Why is My Dog Growling?

Does your dog growl a lot? Is it hard for you to figure out why? Would you like to be able to recognize when your dog’s growling may be something to worry about? If any of this sounds like you, then you’re not alone. Many dog owners have trouble reading their dogs’ body language and social cues when it comes to growling.

 

In this article, we’ll explore some of the most common causes of growling behavior in dogs. You’ll find information that may help you narrow down the potential cause of your own dog’s growling, too. Let’s get started.

Jack Russell Terrier tethered on leash barking fiercely

 

 

Dog Aggression

Most of the time, when a dog growls, humans automatically believe the cause is aggression. This is not always the case, but aggression can certainly be a potential cause of growling as well. You can usually tell if your dog is growling out of aggression, because his body language will let you know.

 

If your dog has wide eyes, is showing his teeth, and is standing very still while growling, aggression may be the cause. And of course, if your dog seems to be trying to bite or chase after another dog or animal, aggression may be the cause here as well.

 

 

Territory Guarding

Many dogs are very territorial. Your dog’s territory may include your home and yard, but it might also extend to your car, your regular dog park, and even you yourself! If your dog feels as though some part of his territory is being threatened, he may start growling as a warning to his perceived threat.

 

This type of defensiveness is ideal for some situations, but most of the time, dogs are a little bit mistaken when it comes to territory guarding. For example, your dog may see the mail carrier as a threat to his territory, which may lead to growling every day when the mail arrives.

 

 

Resource Guarding

Resource guarding is very similar to territory guarding, but it is not quite the same. Resource guarding involves protecting resources or perceived resources, such as food, water, treats, and toys. Some dogs may go so far as to include their beds or blankets in this type of guarding, too.

 

Many dogs will growl if they feel someone or something is trying to take their resources away from them. This behavior can quickly lead to snapping and biting, especially if you need to try to take something away from your pet.

 

 

Anxiety and Fear

Although less commonly seen with anxiety and fear, growling can still sometimes be caused by these underlying problems, too. If your dog’s growling seems to only occur when he hears fireworks or thunder, or when he has to ride in the car, then it may be related to anxiety or fear.

 

If your dog’s anxiety and fear are manageable, there isn’t anything you really need to do about this problem. However, if your dog growls and becomes aggressive due to anxiety or fear, talk to your vet about putting your pet on an anxiety medication.

 

 

Pain

Pain may lead to growling behavior in dogs as well. Some dogs whine when in pain, and some hide. If your dog is guarding a part of his body that hurts, he may growl, especially if you try to touch him or get too near him. This is a warning to let you know that he’s hurt and needs to be left alone.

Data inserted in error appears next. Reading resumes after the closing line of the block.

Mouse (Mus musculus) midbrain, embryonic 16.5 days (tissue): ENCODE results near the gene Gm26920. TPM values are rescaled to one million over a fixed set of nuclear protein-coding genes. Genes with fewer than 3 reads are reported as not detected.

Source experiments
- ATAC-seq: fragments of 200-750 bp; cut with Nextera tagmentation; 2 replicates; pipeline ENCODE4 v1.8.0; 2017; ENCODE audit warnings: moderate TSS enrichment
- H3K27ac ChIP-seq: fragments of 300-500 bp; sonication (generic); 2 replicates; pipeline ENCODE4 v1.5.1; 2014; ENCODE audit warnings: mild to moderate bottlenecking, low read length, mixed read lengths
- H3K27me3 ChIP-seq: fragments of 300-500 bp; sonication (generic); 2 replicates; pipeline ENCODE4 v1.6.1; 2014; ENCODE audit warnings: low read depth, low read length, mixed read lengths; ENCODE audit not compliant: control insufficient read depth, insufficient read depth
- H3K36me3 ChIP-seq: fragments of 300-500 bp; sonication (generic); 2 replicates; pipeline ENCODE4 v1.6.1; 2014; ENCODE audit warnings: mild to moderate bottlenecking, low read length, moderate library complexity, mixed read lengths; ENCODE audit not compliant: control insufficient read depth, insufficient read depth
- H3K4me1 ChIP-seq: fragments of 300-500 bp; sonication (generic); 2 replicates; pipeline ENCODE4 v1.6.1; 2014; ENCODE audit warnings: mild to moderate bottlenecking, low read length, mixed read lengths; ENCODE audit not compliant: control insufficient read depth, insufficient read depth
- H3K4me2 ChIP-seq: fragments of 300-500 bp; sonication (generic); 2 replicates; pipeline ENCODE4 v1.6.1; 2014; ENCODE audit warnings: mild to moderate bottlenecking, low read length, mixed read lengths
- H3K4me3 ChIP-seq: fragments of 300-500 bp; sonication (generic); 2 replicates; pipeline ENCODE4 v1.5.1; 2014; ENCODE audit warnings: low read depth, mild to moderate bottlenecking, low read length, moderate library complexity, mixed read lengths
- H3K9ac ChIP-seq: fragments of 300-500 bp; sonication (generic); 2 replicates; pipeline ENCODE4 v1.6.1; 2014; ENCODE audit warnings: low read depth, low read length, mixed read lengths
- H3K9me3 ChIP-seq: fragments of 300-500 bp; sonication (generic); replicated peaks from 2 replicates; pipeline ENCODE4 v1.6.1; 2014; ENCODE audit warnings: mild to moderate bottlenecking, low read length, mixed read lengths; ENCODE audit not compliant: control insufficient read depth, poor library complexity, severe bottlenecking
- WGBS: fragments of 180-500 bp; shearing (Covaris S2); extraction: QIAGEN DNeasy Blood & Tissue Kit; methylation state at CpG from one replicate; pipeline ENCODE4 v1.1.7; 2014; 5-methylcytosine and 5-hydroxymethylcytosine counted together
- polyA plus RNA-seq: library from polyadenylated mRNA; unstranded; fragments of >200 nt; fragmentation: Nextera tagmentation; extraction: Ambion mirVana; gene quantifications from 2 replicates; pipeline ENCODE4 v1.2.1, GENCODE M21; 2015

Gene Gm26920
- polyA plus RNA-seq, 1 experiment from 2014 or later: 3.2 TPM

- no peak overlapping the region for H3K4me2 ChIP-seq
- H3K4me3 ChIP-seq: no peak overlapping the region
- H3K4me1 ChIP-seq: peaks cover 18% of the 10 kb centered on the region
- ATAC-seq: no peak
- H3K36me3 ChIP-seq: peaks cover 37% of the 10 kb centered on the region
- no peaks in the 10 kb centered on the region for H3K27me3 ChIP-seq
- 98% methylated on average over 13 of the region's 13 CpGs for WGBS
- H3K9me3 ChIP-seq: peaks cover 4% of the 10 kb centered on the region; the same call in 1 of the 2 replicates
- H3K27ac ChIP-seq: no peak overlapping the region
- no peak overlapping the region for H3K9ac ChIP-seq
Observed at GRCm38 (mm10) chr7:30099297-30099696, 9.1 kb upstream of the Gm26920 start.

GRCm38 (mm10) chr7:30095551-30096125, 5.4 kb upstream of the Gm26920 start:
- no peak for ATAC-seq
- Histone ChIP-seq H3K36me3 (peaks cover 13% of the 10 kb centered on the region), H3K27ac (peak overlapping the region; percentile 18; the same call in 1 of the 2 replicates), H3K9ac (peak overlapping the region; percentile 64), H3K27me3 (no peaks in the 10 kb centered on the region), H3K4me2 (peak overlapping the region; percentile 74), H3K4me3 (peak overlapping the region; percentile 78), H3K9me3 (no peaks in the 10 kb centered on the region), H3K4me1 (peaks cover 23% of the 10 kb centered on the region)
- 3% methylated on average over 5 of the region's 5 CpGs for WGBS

For this reason, it can be difficult to get an injured dog safely to the vet. Be cautious when handling a dog who is in pain, as he may be more likely to snap or bite.

 

 

Play

Finally—and most commonly—play may contribute to growling behaviors as well. If your dog gets very involved in a game with you or with another dog, he may growl along with playful behaviors such as bowing and chasing. This type of growling is perfectly normal, and is nothing to worry about.

 

Pay close attention to your dog’s body language if he growls in play. Watch for signs that his playfulness might be shifting to aggression. Most of the time, this will not happen, but it is important to keep an eye on your dog in this situation.

 

Conclusion

There are many potential reasons why your dog may growl. Most of the time, growling is a normal part of canine behavior, and if you can pinpoint the cause, you’ll be well on your way to a better understanding of your pet.

 

If you suspect your pet is growling due to pain, fear, or anxiety, it is a good idea to talk to your vet for more information. Additionally, if your dog’s growling seems to have no known cause, your vet may be able to help you get to the bottom of the issue.

 

 

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Recent Posts

dog humping or mounting on owner leg.

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Cute kitten with big eyes walking over a meadow looking curious to the grass

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Obedient dachshund dog sits in blue pet carrier in public place and waits the owner. Safe travel with animals by plane or train. Customs quarantine before or after transporting animals across border

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About The Village Vets

The Village Vets is a network of animal hospitals based in Atlanta, GA and the surrounding area. We offer honest, excellent service to our clients in a comfortable, friendly atmosphere. To learn more about our locations and how we can better serve you and your pet, click the button below.